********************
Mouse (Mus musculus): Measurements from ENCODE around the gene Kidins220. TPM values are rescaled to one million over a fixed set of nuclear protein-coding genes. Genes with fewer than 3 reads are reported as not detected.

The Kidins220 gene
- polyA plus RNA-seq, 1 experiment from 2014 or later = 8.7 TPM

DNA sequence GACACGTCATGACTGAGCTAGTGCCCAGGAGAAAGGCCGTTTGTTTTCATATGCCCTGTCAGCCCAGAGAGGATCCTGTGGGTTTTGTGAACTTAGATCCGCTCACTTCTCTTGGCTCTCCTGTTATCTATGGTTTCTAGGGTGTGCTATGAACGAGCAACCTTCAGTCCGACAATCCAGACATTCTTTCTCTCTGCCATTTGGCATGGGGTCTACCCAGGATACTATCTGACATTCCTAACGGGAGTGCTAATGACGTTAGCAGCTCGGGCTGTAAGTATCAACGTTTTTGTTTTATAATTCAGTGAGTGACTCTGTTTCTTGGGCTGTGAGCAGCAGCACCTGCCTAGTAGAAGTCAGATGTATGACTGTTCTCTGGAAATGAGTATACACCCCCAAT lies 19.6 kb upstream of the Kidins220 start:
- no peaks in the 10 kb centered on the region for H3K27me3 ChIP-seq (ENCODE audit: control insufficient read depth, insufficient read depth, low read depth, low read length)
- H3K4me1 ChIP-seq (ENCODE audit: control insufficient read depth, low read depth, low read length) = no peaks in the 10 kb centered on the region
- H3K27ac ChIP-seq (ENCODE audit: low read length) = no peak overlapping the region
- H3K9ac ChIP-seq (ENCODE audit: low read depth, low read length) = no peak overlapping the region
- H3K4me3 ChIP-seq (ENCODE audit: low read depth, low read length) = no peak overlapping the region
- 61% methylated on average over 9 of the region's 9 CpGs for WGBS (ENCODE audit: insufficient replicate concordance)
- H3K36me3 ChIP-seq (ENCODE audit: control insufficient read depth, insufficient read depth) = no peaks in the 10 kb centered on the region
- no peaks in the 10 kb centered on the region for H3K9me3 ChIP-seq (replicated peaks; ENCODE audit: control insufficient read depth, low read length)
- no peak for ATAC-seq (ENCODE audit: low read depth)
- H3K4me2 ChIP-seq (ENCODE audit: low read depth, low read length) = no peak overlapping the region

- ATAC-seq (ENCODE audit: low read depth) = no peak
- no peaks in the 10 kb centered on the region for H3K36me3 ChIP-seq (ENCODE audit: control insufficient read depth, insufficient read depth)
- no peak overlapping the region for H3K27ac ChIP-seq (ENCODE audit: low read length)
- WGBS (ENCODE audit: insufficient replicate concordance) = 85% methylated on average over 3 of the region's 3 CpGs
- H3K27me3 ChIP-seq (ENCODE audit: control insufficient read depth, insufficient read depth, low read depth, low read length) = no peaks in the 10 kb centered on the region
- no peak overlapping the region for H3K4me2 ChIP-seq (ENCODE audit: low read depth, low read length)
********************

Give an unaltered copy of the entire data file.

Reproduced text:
Mouse (Mus musculus): Measurements from ENCODE around the gene Kidins220. TPM values are rescaled to one million over a fixed set of nuclear protein-coding genes. Genes with fewer than 3 reads are reported as not detected.

The Kidins220 gene
- polyA plus RNA-seq, 1 experiment from 2014 or later = 8.7 TPM

DNA sequence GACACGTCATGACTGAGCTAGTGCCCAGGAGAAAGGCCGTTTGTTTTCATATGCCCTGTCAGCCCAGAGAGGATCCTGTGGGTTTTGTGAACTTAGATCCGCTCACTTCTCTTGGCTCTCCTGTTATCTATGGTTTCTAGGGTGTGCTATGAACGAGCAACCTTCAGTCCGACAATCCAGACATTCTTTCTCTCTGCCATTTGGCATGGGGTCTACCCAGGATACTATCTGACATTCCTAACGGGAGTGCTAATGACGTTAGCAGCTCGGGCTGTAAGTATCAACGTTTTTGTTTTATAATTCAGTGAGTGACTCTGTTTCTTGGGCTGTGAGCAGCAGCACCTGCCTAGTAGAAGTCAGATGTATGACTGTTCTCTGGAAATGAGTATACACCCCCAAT lies 19.6 kb upstream of the Kidins220 start:
- no peaks in the 10 kb centered on the region for H3K27me3 ChIP-seq (ENCODE audit: control insufficient read depth, insufficient read depth, low read depth, low read length)
- H3K4me1 ChIP-seq (ENCODE audit: control insufficient read depth, low read depth, low read length) = no peaks in the 10 kb centered on the region
- H3K27ac ChIP-seq (ENCODE audit: low read length) = no peak overlapping the region
- H3K9ac ChIP-seq (ENCODE audit: low read depth, low read length) = no peak overlapping the region
- H3K4me3 ChIP-seq (ENCODE audit: low read depth, low read length) = no peak overlapping the region
- 61% methylated on average over 9 of the region's 9 CpGs for WGBS (ENCODE audit: insufficient replicate concordance)
- H3K36me3 ChIP-seq (ENCODE audit: control insufficient read depth, insufficient read depth) = no peaks in the 10 kb centered on the region
- no peaks in the 10 kb centered on the region for H3K9me3 ChIP-seq (replicated peaks; ENCODE audit: control insufficient read depth, low read length)
- no peak for ATAC-seq (ENCODE audit: low read depth)
- H3K4me2 ChIP-seq (ENCODE audit: low read depth, low read length) = no peak overlapping the region

- ATAC-seq (ENCODE audit: low read depth) = no peak
- no peaks in the 10 kb centered on the region for H3K36me3 ChIP-seq (ENCODE audit: control insufficient read depth, insufficient read depth)
- no peak overlapping the region for H3K27ac ChIP-seq (ENCODE audit: low read length)
- WGBS (ENCODE audit: insufficient replicate concordance) = 85% methylated on average over 3 of the region's 3 CpGs
- H3K27me3 ChIP-seq (ENCODE audit: control insufficient read depth, insufficient read depth, low read depth, low read length) = no peaks in the 10 kb centered on the region
- no peak overlapping the region for H3K4me2 ChIP-seq (ENCODE audit: low read depth, low read length)